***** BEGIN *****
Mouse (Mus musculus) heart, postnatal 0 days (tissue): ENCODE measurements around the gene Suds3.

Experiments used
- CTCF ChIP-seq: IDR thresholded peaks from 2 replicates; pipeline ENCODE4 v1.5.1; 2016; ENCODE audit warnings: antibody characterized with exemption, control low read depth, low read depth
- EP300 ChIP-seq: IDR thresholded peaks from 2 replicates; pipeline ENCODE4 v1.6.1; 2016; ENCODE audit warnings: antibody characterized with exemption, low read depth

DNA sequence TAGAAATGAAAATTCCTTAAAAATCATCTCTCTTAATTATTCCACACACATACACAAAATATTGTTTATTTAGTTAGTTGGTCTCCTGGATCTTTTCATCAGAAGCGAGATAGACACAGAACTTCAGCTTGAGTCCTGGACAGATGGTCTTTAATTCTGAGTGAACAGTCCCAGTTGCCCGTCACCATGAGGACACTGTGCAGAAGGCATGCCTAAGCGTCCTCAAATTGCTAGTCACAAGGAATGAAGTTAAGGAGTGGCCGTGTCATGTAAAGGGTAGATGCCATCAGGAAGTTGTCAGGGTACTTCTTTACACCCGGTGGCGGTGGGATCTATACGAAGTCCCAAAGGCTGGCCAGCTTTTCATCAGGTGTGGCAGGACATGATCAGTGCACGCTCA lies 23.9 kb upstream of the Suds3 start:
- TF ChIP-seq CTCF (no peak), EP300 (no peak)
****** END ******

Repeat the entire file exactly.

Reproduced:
Mouse (Mus musculus) heart, postnatal 0 days (tissue): ENCODE measurements around the gene Suds3.

Experiments used
- CTCF ChIP-seq: IDR thresholded peaks from 2 replicates; pipeline ENCODE4 v1.5.1; 2016; ENCODE audit warnings: antibody characterized with exemption, control low read depth, low read depth
- EP300 ChIP-seq: IDR thresholded peaks from 2 replicates; pipeline ENCODE4 v1.6.1; 2016; ENCODE audit warnings: antibody characterized with exemption, low read depth

DNA sequence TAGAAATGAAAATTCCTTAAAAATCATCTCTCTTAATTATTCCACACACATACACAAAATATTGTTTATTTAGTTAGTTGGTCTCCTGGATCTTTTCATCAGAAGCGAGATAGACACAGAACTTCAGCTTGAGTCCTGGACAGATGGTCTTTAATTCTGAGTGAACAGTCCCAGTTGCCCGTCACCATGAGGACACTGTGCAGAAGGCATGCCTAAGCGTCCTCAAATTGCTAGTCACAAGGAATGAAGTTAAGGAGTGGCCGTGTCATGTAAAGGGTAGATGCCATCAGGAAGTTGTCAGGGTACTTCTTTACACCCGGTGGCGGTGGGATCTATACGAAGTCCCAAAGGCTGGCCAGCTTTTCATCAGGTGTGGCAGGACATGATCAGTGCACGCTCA lies 23.9 kb upstream of the Suds3 start:
- TF ChIP-seq CTCF (no peak), EP300 (no peak)